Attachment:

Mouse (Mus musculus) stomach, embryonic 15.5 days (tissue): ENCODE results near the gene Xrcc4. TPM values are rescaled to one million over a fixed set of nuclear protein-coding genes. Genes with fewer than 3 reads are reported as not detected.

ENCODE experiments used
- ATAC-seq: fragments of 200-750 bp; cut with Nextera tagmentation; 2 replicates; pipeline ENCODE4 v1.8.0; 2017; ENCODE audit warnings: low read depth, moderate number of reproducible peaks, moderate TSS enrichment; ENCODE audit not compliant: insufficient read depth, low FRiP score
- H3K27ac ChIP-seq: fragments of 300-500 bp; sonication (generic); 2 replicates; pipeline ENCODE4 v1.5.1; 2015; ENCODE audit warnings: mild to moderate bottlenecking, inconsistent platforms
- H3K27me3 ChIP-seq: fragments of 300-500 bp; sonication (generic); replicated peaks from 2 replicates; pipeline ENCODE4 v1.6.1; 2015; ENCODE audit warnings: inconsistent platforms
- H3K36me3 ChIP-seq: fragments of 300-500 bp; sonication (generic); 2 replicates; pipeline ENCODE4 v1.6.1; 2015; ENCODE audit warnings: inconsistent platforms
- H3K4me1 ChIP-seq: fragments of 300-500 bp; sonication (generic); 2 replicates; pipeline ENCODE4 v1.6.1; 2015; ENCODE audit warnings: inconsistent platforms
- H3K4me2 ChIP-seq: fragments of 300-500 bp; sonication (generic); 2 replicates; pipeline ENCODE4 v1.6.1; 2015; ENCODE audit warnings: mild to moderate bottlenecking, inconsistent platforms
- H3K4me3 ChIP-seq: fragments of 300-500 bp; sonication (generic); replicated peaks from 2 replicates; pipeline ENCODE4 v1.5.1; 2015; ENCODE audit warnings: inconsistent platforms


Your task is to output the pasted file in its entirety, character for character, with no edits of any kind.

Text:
Mouse (Mus musculus) stomach, embryonic 15.5 days (tissue): ENCODE results near the gene Xrcc4. TPM values are rescaled to one million over a fixed set of nuclear protein-coding genes. Genes with fewer than 3 reads are reported as not detected.

ENCODE experiments used
- ATAC-seq: fragments of 200-750 bp; cut with Nextera tagmentation; 2 replicates; pipeline ENCODE4 v1.8.0; 2017; ENCODE audit warnings: low read depth, moderate number of reproducible peaks, moderate TSS enrichment; ENCODE audit not compliant: insufficient read depth, low FRiP score
- H3K27ac ChIP-seq: fragments of 300-500 bp; sonication (generic); 2 replicates; pipeline ENCODE4 v1.5.1; 2015; ENCODE audit warnings: mild to moderate bottlenecking, inconsistent platforms
- H3K27me3 ChIP-seq: fragments of 300-500 bp; sonication (generic); replicated peaks from 2 replicates; pipeline ENCODE4 v1.6.1; 2015; ENCODE audit warnings: inconsistent platforms
- H3K36me3 ChIP-seq: fragments of 300-500 bp; sonication (generic); 2 replicates; pipeline ENCODE4 v1.6.1; 2015; ENCODE audit warnings: inconsistent platforms
- H3K4me1 ChIP-seq: fragments of 300-500 bp; sonication (generic); 2 replicates; pipeline ENCODE4 v1.6.1; 2015; ENCODE audit warnings: inconsistent platforms
- H3K4me2 ChIP-seq: fragments of 300-500 bp; sonication (generic); 2 replicates; pipeline ENCODE4 v1.6.1; 2015; ENCODE audit warnings: mild to moderate bottlenecking, inconsistent platforms
- H3K4me3 ChIP-seq: fragments of 300-500 bp; sonication (generic); replicated peaks from 2 replicates; pipeline ENCODE4 v1.5.1; 2015; ENCODE audit warnings: inconsistent platforms